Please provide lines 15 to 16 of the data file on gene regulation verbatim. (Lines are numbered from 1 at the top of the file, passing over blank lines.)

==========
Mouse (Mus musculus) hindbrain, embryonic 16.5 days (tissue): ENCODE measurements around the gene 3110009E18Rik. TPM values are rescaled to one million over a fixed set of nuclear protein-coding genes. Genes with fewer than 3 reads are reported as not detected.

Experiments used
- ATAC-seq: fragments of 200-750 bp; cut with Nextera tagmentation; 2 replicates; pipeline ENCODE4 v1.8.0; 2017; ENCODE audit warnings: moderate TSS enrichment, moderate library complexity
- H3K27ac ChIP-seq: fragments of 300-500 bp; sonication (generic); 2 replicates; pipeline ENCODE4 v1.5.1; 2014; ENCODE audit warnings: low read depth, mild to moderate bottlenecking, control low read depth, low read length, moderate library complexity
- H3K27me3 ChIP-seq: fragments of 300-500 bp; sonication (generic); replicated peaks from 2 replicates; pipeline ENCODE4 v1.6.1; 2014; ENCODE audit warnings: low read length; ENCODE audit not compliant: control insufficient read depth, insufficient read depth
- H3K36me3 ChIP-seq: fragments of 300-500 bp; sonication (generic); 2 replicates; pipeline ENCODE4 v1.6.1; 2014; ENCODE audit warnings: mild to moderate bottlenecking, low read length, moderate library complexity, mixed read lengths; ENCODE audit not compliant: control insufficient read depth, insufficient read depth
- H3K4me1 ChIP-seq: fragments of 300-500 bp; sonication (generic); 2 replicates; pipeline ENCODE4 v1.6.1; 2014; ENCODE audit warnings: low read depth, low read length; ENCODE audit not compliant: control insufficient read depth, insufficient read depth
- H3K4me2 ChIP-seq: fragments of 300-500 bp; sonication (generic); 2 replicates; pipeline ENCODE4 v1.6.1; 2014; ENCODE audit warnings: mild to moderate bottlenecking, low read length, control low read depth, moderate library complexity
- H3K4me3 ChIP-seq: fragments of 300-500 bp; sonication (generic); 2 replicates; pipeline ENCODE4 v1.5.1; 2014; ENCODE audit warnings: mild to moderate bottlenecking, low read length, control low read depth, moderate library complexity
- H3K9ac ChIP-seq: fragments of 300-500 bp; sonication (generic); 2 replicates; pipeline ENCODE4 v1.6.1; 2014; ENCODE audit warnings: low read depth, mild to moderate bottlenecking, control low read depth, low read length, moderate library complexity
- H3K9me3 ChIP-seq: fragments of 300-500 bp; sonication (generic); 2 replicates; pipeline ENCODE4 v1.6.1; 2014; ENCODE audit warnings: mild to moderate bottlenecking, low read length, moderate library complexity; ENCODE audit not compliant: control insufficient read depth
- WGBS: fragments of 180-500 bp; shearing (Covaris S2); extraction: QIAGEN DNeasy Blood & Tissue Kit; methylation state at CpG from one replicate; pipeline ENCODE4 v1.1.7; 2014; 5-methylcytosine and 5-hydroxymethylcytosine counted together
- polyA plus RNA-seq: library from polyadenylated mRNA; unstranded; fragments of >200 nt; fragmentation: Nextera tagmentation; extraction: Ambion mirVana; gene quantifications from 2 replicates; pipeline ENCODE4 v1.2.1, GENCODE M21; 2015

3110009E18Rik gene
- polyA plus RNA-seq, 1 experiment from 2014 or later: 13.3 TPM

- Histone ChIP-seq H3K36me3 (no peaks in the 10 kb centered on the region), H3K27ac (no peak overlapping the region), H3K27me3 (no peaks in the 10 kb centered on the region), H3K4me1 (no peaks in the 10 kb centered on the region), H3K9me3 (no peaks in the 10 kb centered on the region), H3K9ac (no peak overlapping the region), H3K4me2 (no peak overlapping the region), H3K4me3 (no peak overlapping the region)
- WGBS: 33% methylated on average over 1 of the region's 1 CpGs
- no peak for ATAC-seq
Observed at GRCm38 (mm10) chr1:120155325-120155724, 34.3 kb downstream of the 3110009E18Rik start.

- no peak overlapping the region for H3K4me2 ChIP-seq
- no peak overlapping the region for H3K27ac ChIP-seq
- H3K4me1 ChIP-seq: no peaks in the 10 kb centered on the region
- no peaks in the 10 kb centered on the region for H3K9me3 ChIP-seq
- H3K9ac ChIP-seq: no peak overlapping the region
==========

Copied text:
- polyA plus RNA-seq, 1 experiment from 2014 or later: 13.3 TPM

- Histone ChIP-seq H3K36me3 (no peaks in the 10 kb centered on the region), H3K27ac (no peak overlapping the region), H3K27me3 (no peaks in the 10 kb centered on the region), H3K4me1 (no peaks in the 10 kb centered on the region), H3K9me3 (no peaks in the 10 kb centered on the region), H3K9ac (no peak overlapping the region), H3K4me2 (no peak overlapping the region), H3K4me3 (no peak overlapping the region)